If the stars were out, they were under the slickers and umbrellas, shielding themselves from the hammering rain. It was a mess to get into the lobby, and a soggy slog to get to your seat. Along one corridor, on a pedestal primed for a photo opt for any stars who cared to avail themselves, sat—impassively (thank God!)—Bullseye, the Target dog.
One real and true star did show, and he shone like a silver dollar—Old Sundance himself, Robert Redford. It was believed to be his first Broadway opening night since Oct. 23, 1963, when he and Elizabeth Ashley opened in a little Neil Simon amusement called Barefoot in the Park. The rest is movie history so some explanation was required.
Grinch director Matt August supplied one. "I asked him," he said, leading with the short answer. "For me, he was my girlfriend's father. I'm partners with his daughter, and we have been partners for three and a half years. It was very nice of him to come because my parents are here and all of her folks are here so it's a family event for everybody."
Amy Redford doubts if her dad will ever act again on the stage but refuses to close the door shut. "You never know," she postscripted. Meanwhile, she is holding up her end for the family eight times a week at the Cherry Lane Theatre, performing a powerfully played and written domestic drama by Daisy Foote titled Bhutan.
Redford also added that, although her father is not physically on Broadway, his handiwork is—via shows that workshopped and lifted off at his Sundance Theatre Lab. Grey Gardens, which bowed last week, took root there two years ago next month. Two years before that, Craig Lucas and Adam Guettel started focusing there on The Light in the Piazza (the very first mother of the bride-to-be, back then, was Mary Cleere Haran).
Guettel is pulling together a two-week workshop of Broadway Show No. 2—The Princess Bride, which he is writing to William Goldman's book—with some musical pals to try his new songs out on their voices: A Chorus Line's Mara Davi and Michael Berresse; Berresse's bro from Piazza, Matthew Morrison; Judy Blazer; Brian Stokes Mitchell (whose wife, Allyson Tucker, is Mehitabel to Lee Zarrett's Archie in Musicals Tonite's Shinbone Alley, through Nov. 19 at the McGinn/Cazale Theatre); Douglas Sills, and Martin Short: Fame Becomes Me's Brooks Ashmanskas.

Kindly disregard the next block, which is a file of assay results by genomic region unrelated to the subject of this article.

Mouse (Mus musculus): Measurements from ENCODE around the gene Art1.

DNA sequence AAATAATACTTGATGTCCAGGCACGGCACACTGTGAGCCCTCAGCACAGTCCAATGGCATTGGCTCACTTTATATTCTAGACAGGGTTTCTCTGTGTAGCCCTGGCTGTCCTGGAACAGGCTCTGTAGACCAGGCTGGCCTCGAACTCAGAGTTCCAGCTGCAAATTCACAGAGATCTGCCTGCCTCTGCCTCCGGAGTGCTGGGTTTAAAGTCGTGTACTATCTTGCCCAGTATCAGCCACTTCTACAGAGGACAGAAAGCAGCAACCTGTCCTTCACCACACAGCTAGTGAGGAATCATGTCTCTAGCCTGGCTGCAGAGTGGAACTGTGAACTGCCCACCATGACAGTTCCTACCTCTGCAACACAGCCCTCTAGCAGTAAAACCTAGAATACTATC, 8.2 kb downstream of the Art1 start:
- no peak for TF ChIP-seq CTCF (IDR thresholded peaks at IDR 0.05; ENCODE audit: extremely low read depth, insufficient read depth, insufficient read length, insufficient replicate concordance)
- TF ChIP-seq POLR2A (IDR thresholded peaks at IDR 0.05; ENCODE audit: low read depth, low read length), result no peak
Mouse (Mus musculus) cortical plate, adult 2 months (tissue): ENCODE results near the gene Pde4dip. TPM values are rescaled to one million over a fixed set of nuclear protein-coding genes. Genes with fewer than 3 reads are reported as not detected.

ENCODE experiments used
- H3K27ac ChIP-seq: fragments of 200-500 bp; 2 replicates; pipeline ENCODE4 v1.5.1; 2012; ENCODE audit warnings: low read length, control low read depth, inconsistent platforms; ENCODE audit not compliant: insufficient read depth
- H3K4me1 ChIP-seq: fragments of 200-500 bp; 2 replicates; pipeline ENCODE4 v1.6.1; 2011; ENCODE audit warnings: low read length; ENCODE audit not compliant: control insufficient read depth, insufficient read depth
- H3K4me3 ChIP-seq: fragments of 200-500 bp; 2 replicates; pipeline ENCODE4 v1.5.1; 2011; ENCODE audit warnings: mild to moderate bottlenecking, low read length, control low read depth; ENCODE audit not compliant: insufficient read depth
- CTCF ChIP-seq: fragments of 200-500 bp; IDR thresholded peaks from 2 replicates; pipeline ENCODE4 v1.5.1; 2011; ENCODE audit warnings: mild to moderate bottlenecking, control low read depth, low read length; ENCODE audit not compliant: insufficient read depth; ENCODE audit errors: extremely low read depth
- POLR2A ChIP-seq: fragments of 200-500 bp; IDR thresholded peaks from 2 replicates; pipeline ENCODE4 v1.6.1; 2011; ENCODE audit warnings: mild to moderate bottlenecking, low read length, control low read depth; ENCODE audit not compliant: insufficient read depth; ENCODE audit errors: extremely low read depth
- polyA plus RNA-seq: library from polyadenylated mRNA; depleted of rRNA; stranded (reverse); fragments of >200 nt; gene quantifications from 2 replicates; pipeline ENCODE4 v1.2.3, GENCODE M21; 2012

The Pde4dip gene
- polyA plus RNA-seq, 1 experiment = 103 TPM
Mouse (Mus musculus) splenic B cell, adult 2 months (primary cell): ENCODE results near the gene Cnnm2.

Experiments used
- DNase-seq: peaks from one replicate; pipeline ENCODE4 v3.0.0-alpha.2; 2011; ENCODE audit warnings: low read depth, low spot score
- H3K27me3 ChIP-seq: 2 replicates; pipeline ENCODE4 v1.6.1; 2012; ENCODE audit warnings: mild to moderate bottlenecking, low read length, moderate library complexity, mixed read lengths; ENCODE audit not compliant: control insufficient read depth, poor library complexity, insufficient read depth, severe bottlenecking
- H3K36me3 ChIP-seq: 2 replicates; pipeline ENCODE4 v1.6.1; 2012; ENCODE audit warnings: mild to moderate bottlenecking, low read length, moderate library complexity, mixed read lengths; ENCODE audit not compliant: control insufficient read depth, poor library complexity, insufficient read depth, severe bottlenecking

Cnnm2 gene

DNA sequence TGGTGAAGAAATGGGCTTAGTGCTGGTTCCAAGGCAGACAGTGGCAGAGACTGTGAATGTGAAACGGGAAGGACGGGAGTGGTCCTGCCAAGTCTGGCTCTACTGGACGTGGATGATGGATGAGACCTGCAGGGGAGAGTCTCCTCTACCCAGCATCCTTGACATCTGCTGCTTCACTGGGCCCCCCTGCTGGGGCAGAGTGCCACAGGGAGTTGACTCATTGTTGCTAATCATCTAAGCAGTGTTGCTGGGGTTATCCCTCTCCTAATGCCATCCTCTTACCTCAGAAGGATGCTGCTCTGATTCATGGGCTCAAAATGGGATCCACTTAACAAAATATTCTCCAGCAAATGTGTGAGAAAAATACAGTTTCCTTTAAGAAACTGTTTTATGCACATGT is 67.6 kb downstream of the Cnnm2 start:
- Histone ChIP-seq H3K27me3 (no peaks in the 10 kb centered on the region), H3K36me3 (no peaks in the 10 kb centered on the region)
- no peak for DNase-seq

Sills said he was in town primarily to work on a new play about Alexander Hamilton for Abingdon Theatre Company and help Lynn Ahrens and Stephen Flaherty in the reworking of their unsuccessful 1993 musical, My Favorite Year. He'll play an Errol Flynn type. Once a Scarlet Pimpernel, always a Scarlet Pimpernel. (That color could have got him cast as David O. Selznick, come to think of it.)
Tony winners attending the Grinch: Contact's Karen Ziemba, La Cage aux Folles choreographer (turning director with Legally Blonde) Jerry Mitchell, Nine's Jane Krakowski (now in TV's "30 Rock") and Kennedy's Children's Shirley Knight (who happens to have a child on stage, playing a mom—Kaitlin Hopkins).
A Regis-less Kelly Ripa took to the stage to set the stage for the show, reading from the original Seuss book before a sudden cluster of children, advancing this in rhyme on why The Grinch wanted to ruin the Christmas for the good people of Whoville: "It could be his head wasn't screwed on just right / It could be his shoes were too tight / But I believe the most likely reason of all / May have been that his heart was two sizes too small."
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